Some 10,000 UAW workers voting on a tentative contract with Ford Motor Co. will get a bigger raise than expected if the deal is approved. Voting is scheduled to end Nov. 15.
The two sides revised a section of the proposed deal that could cost the automaker an additional $15 million during the life of the four-year agreement, according to the Detroit Free Press. The move came to resolve a calendar issue.
“It was a glitch,” said a person with knowledge of the situation not authorized to discuss the matter told the newspaper. “This just shows the commitment of the company to work with the union to make sure that this agreement is what it was meant to be for all the employees.”
The changed to the contract permits the union to synchronize the worker pay raise schedule. This means that newer workers who already received their annual pay raises get retroactive pay to catch up to the new contract’s improved pay scale that would take effect upon ratification Nov. 15.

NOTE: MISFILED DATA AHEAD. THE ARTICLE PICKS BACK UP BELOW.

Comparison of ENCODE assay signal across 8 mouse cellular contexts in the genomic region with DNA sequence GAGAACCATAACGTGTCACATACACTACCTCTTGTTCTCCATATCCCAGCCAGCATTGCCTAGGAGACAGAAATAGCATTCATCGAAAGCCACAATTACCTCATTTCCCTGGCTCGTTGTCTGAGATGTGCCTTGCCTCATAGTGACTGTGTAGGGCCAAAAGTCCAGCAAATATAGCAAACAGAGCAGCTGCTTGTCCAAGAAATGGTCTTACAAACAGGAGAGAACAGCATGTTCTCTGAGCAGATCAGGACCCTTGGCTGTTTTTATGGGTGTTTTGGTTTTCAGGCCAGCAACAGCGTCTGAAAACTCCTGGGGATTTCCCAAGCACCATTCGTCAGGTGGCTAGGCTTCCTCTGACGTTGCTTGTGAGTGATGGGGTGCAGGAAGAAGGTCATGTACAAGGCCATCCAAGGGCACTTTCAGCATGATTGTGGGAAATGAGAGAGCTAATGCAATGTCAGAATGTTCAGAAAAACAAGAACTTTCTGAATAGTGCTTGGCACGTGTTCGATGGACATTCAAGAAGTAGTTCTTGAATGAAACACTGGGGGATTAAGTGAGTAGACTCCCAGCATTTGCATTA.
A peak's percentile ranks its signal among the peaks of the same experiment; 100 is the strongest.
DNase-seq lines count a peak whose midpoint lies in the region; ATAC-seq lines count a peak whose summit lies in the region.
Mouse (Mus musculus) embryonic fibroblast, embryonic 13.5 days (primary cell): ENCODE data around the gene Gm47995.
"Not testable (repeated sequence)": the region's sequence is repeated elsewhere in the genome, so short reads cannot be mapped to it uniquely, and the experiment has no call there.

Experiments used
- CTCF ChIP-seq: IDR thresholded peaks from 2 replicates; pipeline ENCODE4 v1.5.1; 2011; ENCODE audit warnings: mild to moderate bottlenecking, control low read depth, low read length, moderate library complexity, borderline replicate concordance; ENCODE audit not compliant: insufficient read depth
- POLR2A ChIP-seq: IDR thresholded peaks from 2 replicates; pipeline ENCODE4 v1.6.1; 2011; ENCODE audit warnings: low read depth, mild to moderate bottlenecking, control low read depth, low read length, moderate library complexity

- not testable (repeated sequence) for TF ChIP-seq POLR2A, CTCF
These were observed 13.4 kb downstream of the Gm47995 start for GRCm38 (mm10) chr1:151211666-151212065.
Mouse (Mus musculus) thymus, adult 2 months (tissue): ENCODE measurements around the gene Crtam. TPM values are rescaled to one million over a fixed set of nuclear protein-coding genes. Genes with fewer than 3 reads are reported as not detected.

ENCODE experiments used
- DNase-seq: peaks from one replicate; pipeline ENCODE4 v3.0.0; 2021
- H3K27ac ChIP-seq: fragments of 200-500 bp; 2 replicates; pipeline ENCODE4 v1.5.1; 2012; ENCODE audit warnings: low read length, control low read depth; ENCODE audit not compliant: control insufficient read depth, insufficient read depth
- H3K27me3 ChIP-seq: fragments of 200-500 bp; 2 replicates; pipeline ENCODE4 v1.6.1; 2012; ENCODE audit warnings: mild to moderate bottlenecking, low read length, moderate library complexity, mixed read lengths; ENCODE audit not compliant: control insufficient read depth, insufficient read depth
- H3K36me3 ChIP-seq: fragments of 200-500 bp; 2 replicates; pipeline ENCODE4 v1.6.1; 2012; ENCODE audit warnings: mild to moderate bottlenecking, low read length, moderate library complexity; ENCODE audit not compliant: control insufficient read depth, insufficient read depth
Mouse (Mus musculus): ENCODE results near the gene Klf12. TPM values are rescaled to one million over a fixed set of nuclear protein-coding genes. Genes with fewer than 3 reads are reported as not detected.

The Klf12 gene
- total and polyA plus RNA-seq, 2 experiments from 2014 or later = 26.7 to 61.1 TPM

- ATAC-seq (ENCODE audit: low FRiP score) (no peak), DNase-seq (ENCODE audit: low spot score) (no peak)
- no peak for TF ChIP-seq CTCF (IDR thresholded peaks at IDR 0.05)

According to a UAW memo distributed at Ford plants titled, “In-progression wage transition disparity issue has been fixed!” the change prevented the unintentional penalizing of workers with an employment anniversary date prior to scheduled ratification, the Freep reported.
The move to make the change in the language signifies a shift in the relationship between the two sides, according to Harley Shaiken, a professor at the University of California, Berkeley, who is considered an expert on labor affairs, particularly the UAW.
“I think it is a rare, if not unprecedented, development. It corrects and obvious error and clearly benefits the workers,” he told the Free Press, adding the speed of the correction “reflects the relationship between the company and the union. It means that they discovered an error and rather than let it slide they sought to correct it.”
The vote on the contract is expected to be tight, and hit a speed bump as workers at the company’s big Chicago assembly plant voted to reject it by a decisive margin.
The unofficial tally from the vote by both production workers and skilled trades had 1,599 union members voting no while 1,030 voted yes. The breakout had skilled trades voting to accept the agreement 117 to 102 but production workers voted it down 1,497 to 913.
Meanwhile, local leaders from UAW Local 249 at Ford’s assembly plant in Kansas City, Missouri, have indicated they do not intend to support the tentative agreement after speaking out against it during a meeting for the UAW-Ford Council in Detroit.